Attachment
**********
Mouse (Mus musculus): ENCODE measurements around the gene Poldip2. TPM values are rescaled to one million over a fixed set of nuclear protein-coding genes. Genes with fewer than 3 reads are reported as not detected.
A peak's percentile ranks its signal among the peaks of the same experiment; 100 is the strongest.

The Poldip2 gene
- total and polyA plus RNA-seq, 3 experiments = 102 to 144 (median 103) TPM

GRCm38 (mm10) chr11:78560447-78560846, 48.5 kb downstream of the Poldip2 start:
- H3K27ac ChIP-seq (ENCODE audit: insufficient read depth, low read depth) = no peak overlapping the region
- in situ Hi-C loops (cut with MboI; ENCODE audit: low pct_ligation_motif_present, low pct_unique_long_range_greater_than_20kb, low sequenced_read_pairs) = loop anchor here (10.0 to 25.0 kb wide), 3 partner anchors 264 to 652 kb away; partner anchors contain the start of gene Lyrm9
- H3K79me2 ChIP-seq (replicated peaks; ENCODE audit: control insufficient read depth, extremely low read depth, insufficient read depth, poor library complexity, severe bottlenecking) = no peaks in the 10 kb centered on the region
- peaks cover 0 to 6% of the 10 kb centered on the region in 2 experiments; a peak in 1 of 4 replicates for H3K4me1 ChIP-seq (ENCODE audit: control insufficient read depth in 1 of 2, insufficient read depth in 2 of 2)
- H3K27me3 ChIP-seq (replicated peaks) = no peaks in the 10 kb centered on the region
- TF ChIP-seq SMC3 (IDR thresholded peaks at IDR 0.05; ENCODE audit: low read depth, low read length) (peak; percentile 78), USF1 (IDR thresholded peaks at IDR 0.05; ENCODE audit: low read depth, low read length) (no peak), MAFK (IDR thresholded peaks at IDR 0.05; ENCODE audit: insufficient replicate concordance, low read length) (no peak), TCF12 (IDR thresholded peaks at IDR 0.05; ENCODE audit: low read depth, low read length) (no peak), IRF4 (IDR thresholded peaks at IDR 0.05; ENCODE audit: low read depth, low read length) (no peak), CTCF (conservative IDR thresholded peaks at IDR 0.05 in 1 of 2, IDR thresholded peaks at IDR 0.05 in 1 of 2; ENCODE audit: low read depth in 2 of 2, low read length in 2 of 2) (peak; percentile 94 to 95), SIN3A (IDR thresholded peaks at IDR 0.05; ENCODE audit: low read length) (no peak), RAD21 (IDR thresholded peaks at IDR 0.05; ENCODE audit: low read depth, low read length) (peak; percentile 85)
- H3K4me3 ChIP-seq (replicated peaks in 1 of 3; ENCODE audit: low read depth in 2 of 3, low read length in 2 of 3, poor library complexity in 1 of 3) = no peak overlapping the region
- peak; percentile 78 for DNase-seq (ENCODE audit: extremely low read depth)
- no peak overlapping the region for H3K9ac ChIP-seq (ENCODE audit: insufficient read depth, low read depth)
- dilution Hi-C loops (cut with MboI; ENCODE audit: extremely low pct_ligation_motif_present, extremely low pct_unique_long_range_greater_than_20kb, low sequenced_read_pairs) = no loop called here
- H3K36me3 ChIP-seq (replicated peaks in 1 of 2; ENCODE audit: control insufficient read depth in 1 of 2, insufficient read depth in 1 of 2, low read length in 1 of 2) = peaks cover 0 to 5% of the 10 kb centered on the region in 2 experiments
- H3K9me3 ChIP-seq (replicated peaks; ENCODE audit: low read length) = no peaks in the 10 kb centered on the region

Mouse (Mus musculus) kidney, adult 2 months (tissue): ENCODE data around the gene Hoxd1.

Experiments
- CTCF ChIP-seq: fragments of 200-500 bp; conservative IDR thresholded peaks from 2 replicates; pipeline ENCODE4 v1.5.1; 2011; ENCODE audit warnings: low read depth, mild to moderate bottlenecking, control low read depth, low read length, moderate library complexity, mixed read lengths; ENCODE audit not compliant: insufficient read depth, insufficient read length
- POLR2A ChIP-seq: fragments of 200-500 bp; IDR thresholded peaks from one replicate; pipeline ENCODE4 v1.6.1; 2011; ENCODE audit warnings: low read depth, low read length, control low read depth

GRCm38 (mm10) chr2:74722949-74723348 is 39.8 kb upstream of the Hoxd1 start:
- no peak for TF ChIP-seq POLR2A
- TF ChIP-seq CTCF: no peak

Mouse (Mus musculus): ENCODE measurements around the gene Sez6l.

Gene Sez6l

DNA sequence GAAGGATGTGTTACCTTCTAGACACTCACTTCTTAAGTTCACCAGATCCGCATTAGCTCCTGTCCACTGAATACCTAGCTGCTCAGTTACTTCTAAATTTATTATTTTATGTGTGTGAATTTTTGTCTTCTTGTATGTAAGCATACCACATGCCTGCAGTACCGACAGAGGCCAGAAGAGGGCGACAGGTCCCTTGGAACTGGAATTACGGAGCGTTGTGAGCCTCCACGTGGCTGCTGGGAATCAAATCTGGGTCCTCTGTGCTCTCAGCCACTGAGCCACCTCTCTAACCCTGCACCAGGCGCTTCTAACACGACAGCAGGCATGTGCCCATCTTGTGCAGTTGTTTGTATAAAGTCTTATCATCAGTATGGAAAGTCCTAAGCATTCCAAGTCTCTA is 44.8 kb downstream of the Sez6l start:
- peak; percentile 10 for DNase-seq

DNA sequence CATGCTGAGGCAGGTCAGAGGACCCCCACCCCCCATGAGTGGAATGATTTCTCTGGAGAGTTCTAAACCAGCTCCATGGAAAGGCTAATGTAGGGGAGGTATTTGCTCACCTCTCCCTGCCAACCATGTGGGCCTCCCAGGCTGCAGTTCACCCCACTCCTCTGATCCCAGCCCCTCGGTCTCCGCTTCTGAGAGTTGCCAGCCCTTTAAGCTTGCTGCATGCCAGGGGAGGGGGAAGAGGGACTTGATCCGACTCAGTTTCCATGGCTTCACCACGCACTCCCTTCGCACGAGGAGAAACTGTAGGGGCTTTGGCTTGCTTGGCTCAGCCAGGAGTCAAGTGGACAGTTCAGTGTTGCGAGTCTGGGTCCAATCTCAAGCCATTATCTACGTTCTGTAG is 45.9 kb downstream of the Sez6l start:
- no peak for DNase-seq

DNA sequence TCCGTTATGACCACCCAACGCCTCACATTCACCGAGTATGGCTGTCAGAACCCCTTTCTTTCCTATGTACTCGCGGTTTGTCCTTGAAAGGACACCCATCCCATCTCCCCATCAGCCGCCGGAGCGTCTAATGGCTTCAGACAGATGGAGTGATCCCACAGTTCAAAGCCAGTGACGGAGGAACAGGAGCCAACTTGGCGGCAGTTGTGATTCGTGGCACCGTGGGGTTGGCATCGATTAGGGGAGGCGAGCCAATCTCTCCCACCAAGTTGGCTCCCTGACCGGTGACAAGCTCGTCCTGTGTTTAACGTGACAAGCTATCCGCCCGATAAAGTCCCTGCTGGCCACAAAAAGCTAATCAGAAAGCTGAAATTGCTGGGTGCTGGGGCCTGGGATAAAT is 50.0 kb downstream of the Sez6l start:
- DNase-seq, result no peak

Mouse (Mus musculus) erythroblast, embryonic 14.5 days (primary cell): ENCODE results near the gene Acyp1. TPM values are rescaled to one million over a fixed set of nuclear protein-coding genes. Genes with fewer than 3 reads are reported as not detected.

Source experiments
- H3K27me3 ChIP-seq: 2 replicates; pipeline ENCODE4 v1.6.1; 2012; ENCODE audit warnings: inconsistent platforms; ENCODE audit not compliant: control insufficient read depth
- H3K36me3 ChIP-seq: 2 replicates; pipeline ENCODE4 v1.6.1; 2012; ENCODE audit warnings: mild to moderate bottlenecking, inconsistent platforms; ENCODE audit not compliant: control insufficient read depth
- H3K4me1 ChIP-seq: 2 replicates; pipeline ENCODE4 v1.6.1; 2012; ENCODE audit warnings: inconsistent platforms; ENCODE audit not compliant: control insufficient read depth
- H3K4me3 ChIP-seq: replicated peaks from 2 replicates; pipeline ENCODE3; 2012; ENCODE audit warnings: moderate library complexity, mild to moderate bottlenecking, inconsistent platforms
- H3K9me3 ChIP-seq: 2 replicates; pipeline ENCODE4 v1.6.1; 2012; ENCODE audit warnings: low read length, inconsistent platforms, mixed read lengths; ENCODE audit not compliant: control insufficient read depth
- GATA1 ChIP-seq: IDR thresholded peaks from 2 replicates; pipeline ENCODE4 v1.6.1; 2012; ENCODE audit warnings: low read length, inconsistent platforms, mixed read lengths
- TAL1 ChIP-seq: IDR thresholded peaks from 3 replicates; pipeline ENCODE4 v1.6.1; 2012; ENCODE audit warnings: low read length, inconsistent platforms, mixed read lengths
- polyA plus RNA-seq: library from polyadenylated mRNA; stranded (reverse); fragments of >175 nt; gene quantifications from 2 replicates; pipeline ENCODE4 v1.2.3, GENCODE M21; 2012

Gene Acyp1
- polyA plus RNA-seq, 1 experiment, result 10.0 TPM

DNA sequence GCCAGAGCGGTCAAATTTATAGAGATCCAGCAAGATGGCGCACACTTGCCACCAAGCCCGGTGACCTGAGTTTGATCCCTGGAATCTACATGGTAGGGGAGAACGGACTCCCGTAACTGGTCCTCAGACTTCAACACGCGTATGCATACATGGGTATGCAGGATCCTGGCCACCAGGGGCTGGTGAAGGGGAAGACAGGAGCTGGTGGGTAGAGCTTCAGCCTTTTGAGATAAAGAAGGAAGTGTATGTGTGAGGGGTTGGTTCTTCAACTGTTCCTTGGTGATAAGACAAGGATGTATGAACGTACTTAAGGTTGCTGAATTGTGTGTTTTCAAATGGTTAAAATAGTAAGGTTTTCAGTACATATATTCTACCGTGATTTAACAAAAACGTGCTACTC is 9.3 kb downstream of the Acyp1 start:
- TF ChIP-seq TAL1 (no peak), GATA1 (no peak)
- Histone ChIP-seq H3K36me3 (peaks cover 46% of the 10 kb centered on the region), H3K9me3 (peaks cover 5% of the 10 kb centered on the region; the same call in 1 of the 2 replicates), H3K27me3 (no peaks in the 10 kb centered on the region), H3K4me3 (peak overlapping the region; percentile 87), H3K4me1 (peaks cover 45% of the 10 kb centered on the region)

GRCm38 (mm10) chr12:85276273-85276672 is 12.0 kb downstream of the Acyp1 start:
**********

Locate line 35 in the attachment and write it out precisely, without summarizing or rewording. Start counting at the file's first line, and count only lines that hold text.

- H3K27me3 ChIP-seq: 2 replicates; pipeline ENCODE4 v1.6.1; 2012; ENCODE audit warnings: inconsistent platforms; ENCODE audit not compliant: control insufficient read depth